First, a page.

I have a neat idea forming in my head as I write this about a potential way to get around this, but that’ll have to wait for another day.

So with a Security Group (and NACL) limiting access to the RabbitMQ broker tied to my static IPv4 and IPv6 subnets, it doesn’t actually make all that much difference that it’s in a public subnet, as it’s really only public to me. I created the admin password with random_password resource, and stored its value in AWS Secrets Manager, and the username and URLs in Parameter Store.

Whilst the AWS provider for Terraform contains the resources to create the broker, it doesn’t have the resource types for managing RabbitMQ. Fortunately there is a RabbitMQ provider for terraform (https://registry.terraform.io/providers/cyrilgdn/rabbitmq/latest/docs).

provider "rabbitmq" {
  # Configuration options
  endpoint = data.aws_ssm_parameter.rmq_console.value
  username = data.aws_ssm_parameter.rmq_admin_username.value
  password = data.aws_secretsmanager_secret_version.password_version.secret_string
}

So I can now create the provider, using data from SSM ParameterStore and SecretsManager, completely removing the requirement to keep the password anywhere other than inside Secrets Manager.

Now I can use that rabbitmq provider to create a vhost, user, queues, exchanges and binding to tie it all together. The documentation is straightforward, although seems to have been written for oldterraform with the "${blah}" variable format.

So for creating a RabbitMQ User, I have this

resource "random_password" "rmq_example_password" {
  length  = 20
  special = true
  lower   = true
  upper   = true
  number  = true
}
resource "aws_secretsmanager_secret" "rmq_example_password" {
  name = "${local.global_key}-mq-example-password"
}
resource "aws_secretsmanager_secret_version" "rmq_example_password_value" {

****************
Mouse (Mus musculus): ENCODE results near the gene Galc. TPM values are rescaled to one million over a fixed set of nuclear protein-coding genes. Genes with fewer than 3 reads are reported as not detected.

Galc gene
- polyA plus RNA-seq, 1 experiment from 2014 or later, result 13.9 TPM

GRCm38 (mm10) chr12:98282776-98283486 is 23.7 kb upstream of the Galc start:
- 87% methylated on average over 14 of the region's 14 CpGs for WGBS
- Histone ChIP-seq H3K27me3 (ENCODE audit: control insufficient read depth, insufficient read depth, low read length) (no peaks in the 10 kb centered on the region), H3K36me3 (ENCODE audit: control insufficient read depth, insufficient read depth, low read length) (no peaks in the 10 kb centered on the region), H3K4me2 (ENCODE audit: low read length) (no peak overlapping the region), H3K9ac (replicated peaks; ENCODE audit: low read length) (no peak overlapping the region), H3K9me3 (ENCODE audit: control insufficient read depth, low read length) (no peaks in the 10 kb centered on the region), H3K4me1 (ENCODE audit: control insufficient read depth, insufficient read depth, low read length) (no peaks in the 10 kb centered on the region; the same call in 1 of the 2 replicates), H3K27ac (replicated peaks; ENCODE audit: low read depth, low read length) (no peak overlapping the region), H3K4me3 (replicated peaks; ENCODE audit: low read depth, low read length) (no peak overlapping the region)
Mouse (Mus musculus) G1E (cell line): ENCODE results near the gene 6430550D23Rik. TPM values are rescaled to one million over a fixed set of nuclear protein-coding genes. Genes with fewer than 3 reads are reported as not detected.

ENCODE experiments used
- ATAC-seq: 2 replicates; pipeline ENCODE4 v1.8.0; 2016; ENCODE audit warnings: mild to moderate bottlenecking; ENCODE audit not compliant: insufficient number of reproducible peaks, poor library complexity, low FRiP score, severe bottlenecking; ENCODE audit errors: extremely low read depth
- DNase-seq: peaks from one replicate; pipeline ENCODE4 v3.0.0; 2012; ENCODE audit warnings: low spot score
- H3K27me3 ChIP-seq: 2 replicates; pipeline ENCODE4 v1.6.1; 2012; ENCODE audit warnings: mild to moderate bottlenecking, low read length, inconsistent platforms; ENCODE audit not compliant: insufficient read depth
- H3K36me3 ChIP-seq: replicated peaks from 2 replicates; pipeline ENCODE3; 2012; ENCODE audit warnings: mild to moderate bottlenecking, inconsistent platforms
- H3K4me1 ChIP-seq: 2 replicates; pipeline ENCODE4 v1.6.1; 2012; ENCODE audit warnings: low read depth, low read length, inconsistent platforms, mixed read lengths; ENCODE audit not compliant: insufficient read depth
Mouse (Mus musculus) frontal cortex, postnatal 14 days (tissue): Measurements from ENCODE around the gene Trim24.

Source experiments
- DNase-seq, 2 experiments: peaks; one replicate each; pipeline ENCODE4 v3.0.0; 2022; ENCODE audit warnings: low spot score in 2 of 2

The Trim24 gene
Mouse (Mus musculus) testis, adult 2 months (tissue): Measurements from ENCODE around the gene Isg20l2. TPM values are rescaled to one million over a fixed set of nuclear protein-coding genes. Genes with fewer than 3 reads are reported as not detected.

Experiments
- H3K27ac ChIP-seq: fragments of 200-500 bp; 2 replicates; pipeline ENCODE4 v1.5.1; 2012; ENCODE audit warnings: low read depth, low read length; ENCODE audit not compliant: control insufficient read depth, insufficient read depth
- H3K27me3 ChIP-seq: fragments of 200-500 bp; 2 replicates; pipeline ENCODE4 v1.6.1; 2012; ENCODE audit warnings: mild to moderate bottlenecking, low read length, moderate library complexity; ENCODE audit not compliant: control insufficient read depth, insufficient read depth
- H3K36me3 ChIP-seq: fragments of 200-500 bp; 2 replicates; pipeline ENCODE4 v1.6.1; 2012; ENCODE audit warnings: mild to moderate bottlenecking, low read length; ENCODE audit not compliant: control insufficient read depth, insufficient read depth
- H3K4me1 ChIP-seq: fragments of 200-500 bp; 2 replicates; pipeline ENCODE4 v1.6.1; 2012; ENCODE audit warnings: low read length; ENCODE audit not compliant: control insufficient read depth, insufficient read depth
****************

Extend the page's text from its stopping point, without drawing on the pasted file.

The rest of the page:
secret_id     = aws_secretsmanager_secret.rmq_example_password.id
  secret_string = random_password.rmq_example_password.result
}

resource "rabbitmq_user" "example" {
  name     = "example_app"
  password = random_password.rmq_example_password.result
}

resource "rabbitmq_permissions" "example" {
  user  = rabbitmq_user.example.name
  vhost = "/"
  permissions {
    configure = "^$"
    read      = ".*"
    write     = ".*"
  }
}

resource "aws_ssm_parameter" "param_example_username" {
  name  = "/${var.environment}/celery-user-example"
  type  = "String"
  value = rabbitmq_user.example.name
}

All the secrets are stored in Secrets Manager, as we saw previously, and username is stored in ParameterStore.

So I can use the get_parameter and get_secret helper functions I added to the Django project to allow things like the RabbitMQ user and password to be pulled directly from those stores now, and Celery thrives anew.

Conclusion

I’m absolutely flabbergasted that I wasn’t able to get Celery to connect over SSL. I suspect I may revisit this at a later date, and if it really is a bug, look into it more, but for now, I’m pretty happy with Rabbit-flavoured Amazon MQ.

This is one of those things where you discover just how much power there is in Terraform. I could’ve configured the RabbitMQ queues and users and exchanges equally well with Ansible, but then I’d be adding another tool, and another stage.

Look out for a blog in a week or so with some more information on Prowler for AWS Security assessments.


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Written by Tom O'Connor, an AWS Community Builder and Senior Security Engineer, with background in DevOps and scalability. You should follow them on Twitter